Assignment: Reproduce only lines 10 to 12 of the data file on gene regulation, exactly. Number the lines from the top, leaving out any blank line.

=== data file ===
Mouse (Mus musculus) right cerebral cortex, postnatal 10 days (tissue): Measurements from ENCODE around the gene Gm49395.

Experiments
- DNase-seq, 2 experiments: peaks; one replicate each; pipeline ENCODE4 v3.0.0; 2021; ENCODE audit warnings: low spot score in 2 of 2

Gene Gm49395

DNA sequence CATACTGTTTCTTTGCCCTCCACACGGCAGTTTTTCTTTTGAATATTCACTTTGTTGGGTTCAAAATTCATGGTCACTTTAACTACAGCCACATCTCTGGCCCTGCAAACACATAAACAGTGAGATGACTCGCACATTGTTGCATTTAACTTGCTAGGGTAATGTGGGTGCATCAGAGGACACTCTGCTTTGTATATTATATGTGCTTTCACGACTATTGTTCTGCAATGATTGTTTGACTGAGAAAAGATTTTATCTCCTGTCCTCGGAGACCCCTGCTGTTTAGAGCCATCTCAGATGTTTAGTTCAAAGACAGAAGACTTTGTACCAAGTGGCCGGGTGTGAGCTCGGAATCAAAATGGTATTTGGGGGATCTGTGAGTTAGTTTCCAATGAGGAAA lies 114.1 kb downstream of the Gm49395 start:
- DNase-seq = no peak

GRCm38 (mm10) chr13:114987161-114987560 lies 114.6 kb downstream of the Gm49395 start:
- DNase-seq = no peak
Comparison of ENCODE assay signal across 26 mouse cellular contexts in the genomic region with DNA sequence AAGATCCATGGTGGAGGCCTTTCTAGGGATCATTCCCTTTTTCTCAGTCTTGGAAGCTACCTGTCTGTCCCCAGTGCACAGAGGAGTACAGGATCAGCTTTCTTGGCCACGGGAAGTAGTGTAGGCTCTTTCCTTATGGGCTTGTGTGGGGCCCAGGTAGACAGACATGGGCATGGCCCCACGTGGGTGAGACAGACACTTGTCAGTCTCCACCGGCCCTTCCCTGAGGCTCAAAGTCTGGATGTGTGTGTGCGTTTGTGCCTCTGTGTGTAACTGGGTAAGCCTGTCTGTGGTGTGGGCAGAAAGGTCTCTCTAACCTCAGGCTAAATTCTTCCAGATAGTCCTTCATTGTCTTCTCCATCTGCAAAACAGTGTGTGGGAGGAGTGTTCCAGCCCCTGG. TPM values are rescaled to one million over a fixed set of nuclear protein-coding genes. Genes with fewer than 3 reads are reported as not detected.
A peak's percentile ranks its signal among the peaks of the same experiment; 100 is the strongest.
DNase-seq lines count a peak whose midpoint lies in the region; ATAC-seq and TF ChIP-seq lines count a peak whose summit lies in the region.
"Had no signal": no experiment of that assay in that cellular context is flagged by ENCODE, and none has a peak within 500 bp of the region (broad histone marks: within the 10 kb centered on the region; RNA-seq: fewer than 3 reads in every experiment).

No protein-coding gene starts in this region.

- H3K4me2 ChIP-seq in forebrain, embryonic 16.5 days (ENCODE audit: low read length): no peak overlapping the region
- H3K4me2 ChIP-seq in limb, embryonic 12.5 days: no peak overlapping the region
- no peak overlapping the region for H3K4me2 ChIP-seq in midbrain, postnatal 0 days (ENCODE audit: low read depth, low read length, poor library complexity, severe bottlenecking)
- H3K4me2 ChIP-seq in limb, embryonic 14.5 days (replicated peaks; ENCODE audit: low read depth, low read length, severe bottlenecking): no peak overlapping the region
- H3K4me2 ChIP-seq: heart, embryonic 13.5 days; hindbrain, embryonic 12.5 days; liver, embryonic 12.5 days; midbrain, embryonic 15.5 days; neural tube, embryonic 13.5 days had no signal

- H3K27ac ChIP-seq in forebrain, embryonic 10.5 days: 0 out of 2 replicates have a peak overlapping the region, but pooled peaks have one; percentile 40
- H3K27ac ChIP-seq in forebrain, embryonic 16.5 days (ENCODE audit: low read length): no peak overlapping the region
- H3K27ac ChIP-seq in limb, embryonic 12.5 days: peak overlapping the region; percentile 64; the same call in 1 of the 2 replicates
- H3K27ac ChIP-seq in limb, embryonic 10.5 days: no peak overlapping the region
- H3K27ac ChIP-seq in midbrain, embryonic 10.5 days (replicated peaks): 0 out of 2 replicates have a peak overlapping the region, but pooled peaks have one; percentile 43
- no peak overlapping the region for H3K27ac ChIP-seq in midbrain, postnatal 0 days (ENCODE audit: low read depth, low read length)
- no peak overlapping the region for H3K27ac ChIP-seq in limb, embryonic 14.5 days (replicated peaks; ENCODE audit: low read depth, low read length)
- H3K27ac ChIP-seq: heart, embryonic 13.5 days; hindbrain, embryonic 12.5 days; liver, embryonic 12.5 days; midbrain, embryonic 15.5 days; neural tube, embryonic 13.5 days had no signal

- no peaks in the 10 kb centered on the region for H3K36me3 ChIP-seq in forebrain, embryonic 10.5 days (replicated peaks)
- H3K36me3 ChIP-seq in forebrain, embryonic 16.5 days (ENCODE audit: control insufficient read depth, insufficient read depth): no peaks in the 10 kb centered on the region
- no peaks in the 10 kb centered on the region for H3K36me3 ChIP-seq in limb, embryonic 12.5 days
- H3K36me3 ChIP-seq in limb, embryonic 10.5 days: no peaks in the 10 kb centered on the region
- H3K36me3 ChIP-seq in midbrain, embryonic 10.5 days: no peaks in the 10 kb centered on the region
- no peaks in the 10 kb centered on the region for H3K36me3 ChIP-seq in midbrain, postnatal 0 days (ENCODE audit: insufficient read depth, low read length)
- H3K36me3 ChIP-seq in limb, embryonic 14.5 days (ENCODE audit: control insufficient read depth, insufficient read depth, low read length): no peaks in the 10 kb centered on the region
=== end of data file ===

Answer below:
A peak's percentile ranks its signal among the peaks of the same experiment; 100 is the strongest.
DNase-seq lines count a peak whose midpoint lies in the region; ATAC-seq and TF ChIP-seq lines count a peak whose summit lies in the region.
"Had no signal": no experiment of that assay in that cellular context is flagged by ENCODE, and none has a peak within 500 bp of the region (broad histone marks: within the 10 kb centered on the region; RNA-seq: fewer than 3 reads in every experiment).